HE.S.T.A.F.T.A. - Scientific Society of Mental Health Professionals


  • Maria Borcsa
  • Katia CharalabakiPsychiatrist, Family Psychotherapist, coordinating director of Family Therapy Unit of Attica Psychiatric Hospital

Ich habe manchmal Heimweh. Ich weiß nur nicht, wonach.
Mascha Kaléko
Sometimes I'm so homesick, I just don't know, after what.
Mascha  Kaléko
**Thesis (MB) - ** In her opening speech, September 2016 at the 9th conference, EFTA-President Maria Borcsa welcomed all colleagues to Greece, to Athens. She said:

«Three years ago the 8th EFTA conference took place in Istanbul. It appears that not only Turkey, but our whole world has changed enormously since then. All Europe has gone through significant transformation in the last three years with terrorism, the so called refugee and the ongoing socio-economic crises as well as the increasing power of right wing political parties legitimized by voters.

It seems as if we are walking on a tightrope. What are we leaning on? Do we think the hardship and poverty of refugees are contagious? Or do we assume that we all are of one human kind and the place and circumstances we are born in are arbitrary?

“When Princess Europa was kidnapped by Zeus in bull’s disguise, her father, Agenor, King of Tyre, sent his sons in search of his lost daughter. One of them Cadimon, sailed to Rhodes, landed in Thrace, and set out to explore the lands destined to assume later the name of his hapless sister. In Delphi he asked the Oracle about his sister’s whereabouts. On that specific point Pythia, true to her habit, was evasive – but she obliged Cadmon with practical advice: “You won’t find her. Better get yourself a cow, follow it and push it forward, don’t allow it to rest; at the spot where it falls from exhaustion, build a town.” (Baumann 2004, p.1). With this myth the sociologist and philosopher Zygmunt Baumann starts his book “Europe–An unfinished adventure”. His conviction might sound paradoxical when he says, referring to the Greek myth: “to seek Europe is to make it”. He argues, I cite:

“Europe is not something you discover; Europe is a mission – something to be made, created, built. And it takes a lot of ingenuity, sense of purpose and hard labour to accomplish that mission. Perhaps a labour that never ends, a challenge always still to be met in full, a prospect forever outstanding” (ibid, p.2).

During the three years of my Presidency of this European Association I often asked myself: what is Europe about – on a small and on a large scale? How can we live the tension of the systemic “both-and”? On the one hand feeling a bond to something we identify ourselves with – a geographical region, a certain language or some collective memories  - every one of you might choose a different point of reference ... on the other hand: having the perception that this joint project we named European Community is worth struggling for.

Is it worth struggling for? Is it worth building a town like the Oracle told?

Beside the requirement of building a town in any sense of the word, a POLIS, – philosophises Aristotle and expands, goes beyond the Oracle - there is a need to do it in a certain manner: with LOGOS, ETHOS and TECHNE. We as human beings are able to reflect, not only about the things around us, but also about ourselves, about  the way  we are thinking, acting and relating.

What can this philosophy tell us today, in a world where our western existence is more and more constituted as being “consumers”, “users”, “likers” and “dislikers”? In a world where we provide so called “services” and where we have so called “clients” but have to deal at the same time with war and death in our neighbourhood and their effects on our respective societies?

The Aristotelian conceptual pillars accompanied us while building the conference, encouraging and legitimizing a shift in our viewpoints and in our whole approach. We wondered about our competency as therapists-citizens: how can we act systemically at different levels, in such difficult times? It seems that we have taken up a relevant issue for many of us, as various presentations during this conference are related to this inquiry».

**Antithesis (KC) - ** Katia Charalabaki, President of  HESTATFA and member of the conference scientific committee, comments:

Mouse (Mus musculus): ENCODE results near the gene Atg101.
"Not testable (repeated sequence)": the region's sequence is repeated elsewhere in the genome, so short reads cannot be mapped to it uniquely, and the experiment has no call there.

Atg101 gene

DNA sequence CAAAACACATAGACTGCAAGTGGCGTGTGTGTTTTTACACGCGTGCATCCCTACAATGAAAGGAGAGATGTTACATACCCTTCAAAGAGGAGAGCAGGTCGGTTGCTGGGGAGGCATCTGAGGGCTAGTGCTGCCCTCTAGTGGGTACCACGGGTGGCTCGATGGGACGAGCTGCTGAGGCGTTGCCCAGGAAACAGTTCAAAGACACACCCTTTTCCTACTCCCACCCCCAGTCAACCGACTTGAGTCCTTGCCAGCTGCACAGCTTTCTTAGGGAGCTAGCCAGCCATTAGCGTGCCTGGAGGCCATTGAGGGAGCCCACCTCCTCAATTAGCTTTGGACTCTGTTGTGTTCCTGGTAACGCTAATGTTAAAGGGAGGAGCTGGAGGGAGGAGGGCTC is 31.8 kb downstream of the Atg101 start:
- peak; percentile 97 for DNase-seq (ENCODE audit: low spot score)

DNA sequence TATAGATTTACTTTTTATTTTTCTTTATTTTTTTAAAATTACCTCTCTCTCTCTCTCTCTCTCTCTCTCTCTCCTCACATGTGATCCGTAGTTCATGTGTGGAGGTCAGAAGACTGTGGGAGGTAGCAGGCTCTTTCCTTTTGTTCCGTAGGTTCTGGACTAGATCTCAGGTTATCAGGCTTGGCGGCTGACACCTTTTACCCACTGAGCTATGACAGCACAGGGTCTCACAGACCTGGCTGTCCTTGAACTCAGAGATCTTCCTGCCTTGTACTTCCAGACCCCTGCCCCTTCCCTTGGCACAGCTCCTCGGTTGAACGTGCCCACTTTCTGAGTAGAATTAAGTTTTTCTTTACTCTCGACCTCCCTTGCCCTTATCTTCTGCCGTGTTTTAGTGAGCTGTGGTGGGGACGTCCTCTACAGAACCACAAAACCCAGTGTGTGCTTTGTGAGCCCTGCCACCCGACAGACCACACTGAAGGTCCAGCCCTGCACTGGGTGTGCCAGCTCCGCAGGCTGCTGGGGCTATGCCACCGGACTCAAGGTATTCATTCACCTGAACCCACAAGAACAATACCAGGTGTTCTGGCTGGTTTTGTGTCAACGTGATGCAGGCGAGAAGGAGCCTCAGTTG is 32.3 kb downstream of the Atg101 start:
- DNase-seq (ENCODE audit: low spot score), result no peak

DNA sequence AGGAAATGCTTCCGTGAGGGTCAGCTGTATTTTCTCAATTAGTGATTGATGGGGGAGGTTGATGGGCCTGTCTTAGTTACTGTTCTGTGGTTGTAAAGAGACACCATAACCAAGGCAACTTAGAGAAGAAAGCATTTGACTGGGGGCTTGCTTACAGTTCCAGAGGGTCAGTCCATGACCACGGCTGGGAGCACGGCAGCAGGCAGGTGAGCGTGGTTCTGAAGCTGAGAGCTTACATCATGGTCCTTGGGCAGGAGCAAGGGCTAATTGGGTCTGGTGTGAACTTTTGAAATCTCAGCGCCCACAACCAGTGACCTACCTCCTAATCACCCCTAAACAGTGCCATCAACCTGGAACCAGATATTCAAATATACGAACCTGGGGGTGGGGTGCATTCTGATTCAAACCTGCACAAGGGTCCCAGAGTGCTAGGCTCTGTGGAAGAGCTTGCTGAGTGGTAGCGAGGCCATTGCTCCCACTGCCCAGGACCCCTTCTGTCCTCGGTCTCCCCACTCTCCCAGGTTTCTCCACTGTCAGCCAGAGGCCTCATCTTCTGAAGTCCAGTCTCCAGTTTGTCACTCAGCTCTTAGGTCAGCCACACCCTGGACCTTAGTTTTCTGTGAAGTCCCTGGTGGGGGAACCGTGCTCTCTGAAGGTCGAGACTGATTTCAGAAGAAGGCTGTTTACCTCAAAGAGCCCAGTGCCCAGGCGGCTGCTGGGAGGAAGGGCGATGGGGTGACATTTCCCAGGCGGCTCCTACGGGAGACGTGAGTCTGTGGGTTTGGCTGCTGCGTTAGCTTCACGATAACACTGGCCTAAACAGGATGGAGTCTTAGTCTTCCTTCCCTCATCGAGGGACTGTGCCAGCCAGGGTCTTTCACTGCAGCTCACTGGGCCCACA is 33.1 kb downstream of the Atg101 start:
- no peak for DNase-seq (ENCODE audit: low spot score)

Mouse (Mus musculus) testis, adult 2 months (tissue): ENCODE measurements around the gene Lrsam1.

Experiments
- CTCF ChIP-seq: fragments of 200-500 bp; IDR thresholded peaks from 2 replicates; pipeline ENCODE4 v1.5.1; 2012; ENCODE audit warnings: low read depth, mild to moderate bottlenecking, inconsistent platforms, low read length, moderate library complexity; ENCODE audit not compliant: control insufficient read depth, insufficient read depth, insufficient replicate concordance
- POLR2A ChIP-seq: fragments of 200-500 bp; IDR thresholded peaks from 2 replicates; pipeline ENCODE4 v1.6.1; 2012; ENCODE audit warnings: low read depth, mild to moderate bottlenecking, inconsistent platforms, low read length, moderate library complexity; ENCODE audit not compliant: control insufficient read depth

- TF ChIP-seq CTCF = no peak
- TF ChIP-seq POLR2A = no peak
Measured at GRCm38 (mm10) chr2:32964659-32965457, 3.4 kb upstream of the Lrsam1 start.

«Either saying ‘Europa’, or ‘Evropa’, or ‘Eurooppa’, all the terms originate from the Greek word ‘Ευρώπη’. There are two suggestions about the etymology of the word. One is that it has Semitic origin from the Accadian ‘erebu’ ‘erebus’ which means to ‘go down’ (the sun), to sink, to darken, the evening. The second view is that it comes from the synthesis of two Greek words: ‘ευρύς’, which means broad, big, with open horizons and the word ‘όψις’, which means countenance, face, eye.

Both those two perspectives give us the possibility to form two thoughts for the Europe of today. One is that Europe sinks, is in a deep layered crisis – economical, social, political with the rise of the extreme right, refugees, insecurity because of the Islamic terrorism, geopolitical liquidity especially in the Mediterranean area. He himself, the President of the European Commission J. Cl. Junker in his speech some time ago for the ‘State of the Union’ mentioned characteristically that we experience an ‘Existentialist Crisis of the European Union’. Europe is sinking, is falling down, lives in a dark era, in the era of its sunset, this is the first ascertainment deriving from the etymology.

The second one is that we cannot go on whistling carefree, staying inert in the routine of decades, to be stuck on the old easy traditions, but to become ‘Europeans’ with the Greek sense of the word: with big opened eyes, broadminded.

These two aspects are reflected boldly on Greece of today, where a socioeconomic experiment à la Frankestein is taking place since 2009, when the world recession started. How is Greece socioeconomically today? Economic depression (and mental depression as a consequence), unemployment, state dissolution, massive poverty, for some people starvation and house without electricity.

However this Greece, where the last congress of EFTA was convened before a while, is not the exception in the European Union. It is the extreme expression of a general phenomenon, of general unhappiness, difficulties, anger, stress in the whole European Union. Having our meetings in Athens, we were having the opportunity to study thoroughly these phenomena.

How are these phenomena expressed in relation to the object of systemic psychotherapy: Malfunction of families, general anger, general depression, release of envy etc.?

On the other hand, even when people or families do not face directly economic problems (and here some psychotherapists are included) they face a harsh attachment failure in society and in institutions. They experience a collapse of any kind of “holding”, collapse of life relations (with family members, colleagues or friends). As a result, different kind of defenses develop: Some people “run” (from one event to the other, from one group to the other), others resort to introversion, a non clinical (but sometimes clinical) type of depression.